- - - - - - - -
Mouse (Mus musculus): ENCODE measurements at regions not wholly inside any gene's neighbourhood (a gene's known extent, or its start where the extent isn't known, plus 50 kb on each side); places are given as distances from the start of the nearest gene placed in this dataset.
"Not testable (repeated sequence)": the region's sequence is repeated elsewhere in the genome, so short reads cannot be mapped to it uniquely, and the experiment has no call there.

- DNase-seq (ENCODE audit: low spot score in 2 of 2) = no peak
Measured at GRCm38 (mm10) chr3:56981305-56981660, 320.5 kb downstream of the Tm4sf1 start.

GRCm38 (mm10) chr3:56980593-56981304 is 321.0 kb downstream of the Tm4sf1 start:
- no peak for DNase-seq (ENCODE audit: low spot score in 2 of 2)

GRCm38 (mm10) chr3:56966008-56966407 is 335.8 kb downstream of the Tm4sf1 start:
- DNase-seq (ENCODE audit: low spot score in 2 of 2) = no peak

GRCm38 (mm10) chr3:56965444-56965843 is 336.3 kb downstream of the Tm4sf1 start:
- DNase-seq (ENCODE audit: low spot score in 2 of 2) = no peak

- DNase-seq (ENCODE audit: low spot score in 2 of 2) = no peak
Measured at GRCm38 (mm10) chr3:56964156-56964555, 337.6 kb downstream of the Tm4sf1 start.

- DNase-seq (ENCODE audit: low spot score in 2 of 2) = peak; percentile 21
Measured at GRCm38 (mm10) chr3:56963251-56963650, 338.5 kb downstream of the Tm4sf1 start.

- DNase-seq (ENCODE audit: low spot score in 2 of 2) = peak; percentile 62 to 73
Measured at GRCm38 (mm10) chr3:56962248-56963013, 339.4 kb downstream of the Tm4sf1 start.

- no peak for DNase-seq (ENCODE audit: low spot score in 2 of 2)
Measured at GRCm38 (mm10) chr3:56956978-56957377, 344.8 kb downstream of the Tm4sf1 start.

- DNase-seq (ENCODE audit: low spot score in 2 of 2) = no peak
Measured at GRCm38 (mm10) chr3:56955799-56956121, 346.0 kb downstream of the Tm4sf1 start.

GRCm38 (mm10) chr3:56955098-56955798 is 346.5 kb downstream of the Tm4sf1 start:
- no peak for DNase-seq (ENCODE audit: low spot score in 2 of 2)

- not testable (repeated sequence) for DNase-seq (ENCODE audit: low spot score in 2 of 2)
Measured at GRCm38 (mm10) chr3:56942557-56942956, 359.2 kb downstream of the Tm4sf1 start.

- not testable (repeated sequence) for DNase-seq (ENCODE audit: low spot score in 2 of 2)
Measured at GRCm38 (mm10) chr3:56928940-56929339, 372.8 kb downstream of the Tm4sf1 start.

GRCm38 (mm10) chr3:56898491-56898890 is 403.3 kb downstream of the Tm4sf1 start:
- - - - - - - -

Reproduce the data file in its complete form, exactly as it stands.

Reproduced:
Mouse (Mus musculus): ENCODE measurements at regions not wholly inside any gene's neighbourhood (a gene's known extent, or its start where the extent isn't known, plus 50 kb on each side); places are given as distances from the start of the nearest gene placed in this dataset.
"Not testable (repeated sequence)": the region's sequence is repeated elsewhere in the genome, so short reads cannot be mapped to it uniquely, and the experiment has no call there.

- DNase-seq (ENCODE audit: low spot score in 2 of 2) = no peak
Measured at GRCm38 (mm10) chr3:56981305-56981660, 320.5 kb downstream of the Tm4sf1 start.

GRCm38 (mm10) chr3:56980593-56981304 is 321.0 kb downstream of the Tm4sf1 start:
- no peak for DNase-seq (ENCODE audit: low spot score in 2 of 2)

GRCm38 (mm10) chr3:56966008-56966407 is 335.8 kb downstream of the Tm4sf1 start:
- DNase-seq (ENCODE audit: low spot score in 2 of 2) = no peak

GRCm38 (mm10) chr3:56965444-56965843 is 336.3 kb downstream of the Tm4sf1 start:
- DNase-seq (ENCODE audit: low spot score in 2 of 2) = no peak

- DNase-seq (ENCODE audit: low spot score in 2 of 2) = no peak
Measured at GRCm38 (mm10) chr3:56964156-56964555, 337.6 kb downstream of the Tm4sf1 start.

- DNase-seq (ENCODE audit: low spot score in 2 of 2) = peak; percentile 21
Measured at GRCm38 (mm10) chr3:56963251-56963650, 338.5 kb downstream of the Tm4sf1 start.

- DNase-seq (ENCODE audit: low spot score in 2 of 2) = peak; percentile 62 to 73
Measured at GRCm38 (mm10) chr3:56962248-56963013, 339.4 kb downstream of the Tm4sf1 start.

- no peak for DNase-seq (ENCODE audit: low spot score in 2 of 2)
Measured at GRCm38 (mm10) chr3:56956978-56957377, 344.8 kb downstream of the Tm4sf1 start.

- DNase-seq (ENCODE audit: low spot score in 2 of 2) = no peak
Measured at GRCm38 (mm10) chr3:56955799-56956121, 346.0 kb downstream of the Tm4sf1 start.

GRCm38 (mm10) chr3:56955098-56955798 is 346.5 kb downstream of the Tm4sf1 start:
- no peak for DNase-seq (ENCODE audit: low spot score in 2 of 2)

- not testable (repeated sequence) for DNase-seq (ENCODE audit: low spot score in 2 of 2)
Measured at GRCm38 (mm10) chr3:56942557-56942956, 359.2 kb downstream of the Tm4sf1 start.

- not testable (repeated sequence) for DNase-seq (ENCODE audit: low spot score in 2 of 2)
Measured at GRCm38 (mm10) chr3:56928940-56929339, 372.8 kb downstream of the Tm4sf1 start.

GRCm38 (mm10) chr3:56898491-56898890 is 403.3 kb downstream of the Tm4sf1 start: